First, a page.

The optimisation of a spiral concentrator plant’s performance can be undertaken in the two phases: in the initial design of the plant flowsheet, and subsequently in fine tuning the operation of the processing plant for the ore being processed.
Getting the desired grade and recovery in mineral processing generally, and spiral separation specifically, can rarely be predicted from first principles as the conditions under which every plant operates are unique. However, in every situation there are key considerations in the design and operation of an effective and efficient spiral separation plant. This is the point that Dale Henderson, Business Development Manager at Mineral Technologies, makes in an interview with African Mining Brief. Mineral Technologies is a globally recognised company in the development of operations using spiral separation.
Understanding spiral characteristics
At the outset, it is important to understand the exact spiral characteristics that are required in design and operation. This knowledge is vital in the process of plant performance optimisation.
Henderson advises mining companies to carefully consider the available spiral options. “There is a range of spirals available on the market globally. They can loosely be grouped into two broad groups – those that have been developed through extensive research and development, testing, operational experience and advanced manufacturing technology (advanced technology spirals), and those that have been designed and developed more simply (simple spirals),” he clarifies.
Elaborating further, Henderson says, of the advanced technology spirals, there are a wide range of makes and models that can be used to maximise separation efficiency when treating various feed types, including high concentrations of heavy mineral (HM), low concentrations of HM, high feed capacity (tph), fine feeds (less than 100 microns) and low density feeds ( i.e. coal).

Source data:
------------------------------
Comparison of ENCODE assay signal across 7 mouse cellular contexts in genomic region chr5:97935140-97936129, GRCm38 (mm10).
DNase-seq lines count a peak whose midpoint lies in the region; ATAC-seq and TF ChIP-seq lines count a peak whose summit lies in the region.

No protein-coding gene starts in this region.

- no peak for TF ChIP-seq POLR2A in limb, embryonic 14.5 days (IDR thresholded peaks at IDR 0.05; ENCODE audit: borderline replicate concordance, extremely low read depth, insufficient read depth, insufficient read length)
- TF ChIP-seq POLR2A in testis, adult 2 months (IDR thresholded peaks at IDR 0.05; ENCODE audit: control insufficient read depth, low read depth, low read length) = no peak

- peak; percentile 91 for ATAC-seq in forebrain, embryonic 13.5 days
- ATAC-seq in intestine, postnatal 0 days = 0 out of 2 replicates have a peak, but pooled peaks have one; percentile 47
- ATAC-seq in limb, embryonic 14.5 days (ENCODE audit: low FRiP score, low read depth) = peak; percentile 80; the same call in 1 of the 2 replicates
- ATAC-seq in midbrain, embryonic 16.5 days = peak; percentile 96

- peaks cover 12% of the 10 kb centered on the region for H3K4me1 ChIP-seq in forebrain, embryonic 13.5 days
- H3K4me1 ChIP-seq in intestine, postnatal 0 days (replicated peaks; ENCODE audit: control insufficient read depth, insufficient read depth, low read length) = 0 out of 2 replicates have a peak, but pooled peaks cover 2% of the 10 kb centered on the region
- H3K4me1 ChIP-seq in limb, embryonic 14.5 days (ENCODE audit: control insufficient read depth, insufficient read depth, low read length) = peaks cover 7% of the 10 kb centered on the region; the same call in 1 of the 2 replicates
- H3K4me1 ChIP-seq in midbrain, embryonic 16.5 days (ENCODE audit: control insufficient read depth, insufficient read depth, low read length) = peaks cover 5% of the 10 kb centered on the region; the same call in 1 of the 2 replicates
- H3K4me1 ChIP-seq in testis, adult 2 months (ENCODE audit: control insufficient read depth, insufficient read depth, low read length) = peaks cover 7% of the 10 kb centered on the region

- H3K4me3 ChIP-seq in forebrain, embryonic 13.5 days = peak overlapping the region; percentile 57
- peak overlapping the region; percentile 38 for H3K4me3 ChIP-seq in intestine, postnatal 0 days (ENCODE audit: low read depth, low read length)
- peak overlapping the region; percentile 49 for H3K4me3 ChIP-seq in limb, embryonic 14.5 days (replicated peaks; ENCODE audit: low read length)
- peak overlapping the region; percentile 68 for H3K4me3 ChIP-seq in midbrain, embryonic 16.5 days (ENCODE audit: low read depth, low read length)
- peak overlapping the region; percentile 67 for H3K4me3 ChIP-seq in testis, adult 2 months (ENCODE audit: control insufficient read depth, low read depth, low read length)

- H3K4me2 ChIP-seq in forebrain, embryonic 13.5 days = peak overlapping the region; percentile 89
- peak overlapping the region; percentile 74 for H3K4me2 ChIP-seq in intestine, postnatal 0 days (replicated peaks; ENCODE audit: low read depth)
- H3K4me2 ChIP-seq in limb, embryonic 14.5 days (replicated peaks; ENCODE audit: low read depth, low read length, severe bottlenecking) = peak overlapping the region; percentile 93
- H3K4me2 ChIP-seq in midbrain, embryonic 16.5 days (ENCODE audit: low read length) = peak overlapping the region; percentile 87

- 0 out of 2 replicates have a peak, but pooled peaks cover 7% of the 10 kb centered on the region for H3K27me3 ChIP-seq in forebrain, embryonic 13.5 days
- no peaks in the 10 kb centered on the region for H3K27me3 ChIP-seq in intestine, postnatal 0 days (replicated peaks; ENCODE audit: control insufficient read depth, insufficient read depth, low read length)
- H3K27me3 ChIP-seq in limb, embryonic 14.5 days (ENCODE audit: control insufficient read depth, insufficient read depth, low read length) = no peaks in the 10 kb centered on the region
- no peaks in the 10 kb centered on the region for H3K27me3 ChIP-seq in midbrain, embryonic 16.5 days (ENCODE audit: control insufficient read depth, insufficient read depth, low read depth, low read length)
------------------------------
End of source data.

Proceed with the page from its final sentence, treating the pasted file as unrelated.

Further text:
And while these advanced technology spirals have been engineered to perform well in these various duties, it is essential that they are also well engineered into the process plant to ensure that the required separation is achieved.
Key considerations in design and operation
In particular, Henderson points out, there are two key considerations in the design and operation of an effective and efficient spiral separation plant: spiral selection and operating conditions.
- Spiral Selection
It is important to select the correct spiral for a given duty and incorporate these into an appropriate flowsheet. The use of an incorrectly selected spiral will provide poor separation performance (i.e. a highly efficient fine mineral spiral will not be effective at treating a coarse feed).
Moreover, it is critical that the spiral circuit flowsheet be developed carefully to take into account the changing spiral duties at various points in the processing flowsheet (ie: a spiral capable of effectively treating low HM feeds is often required in the primary treatment stage followed by spirals capable of effectively treating high HM material in heavy concentrate cleaning duties).
- Operating Conditions
Typically, spirals will accept a wide range of feed conditions. However, to maximise performance they must be fed with slurry with an appropriate size distribution, solids feed rate (tph) and slurry density (% solids).
It is also important that the ore body and mining method are considered for their impact on the variability of the feed to the spirals. Substantial variation in the HM concentration of the spiral feed will reduce overall separation efficiency.
Spiral performance optimisation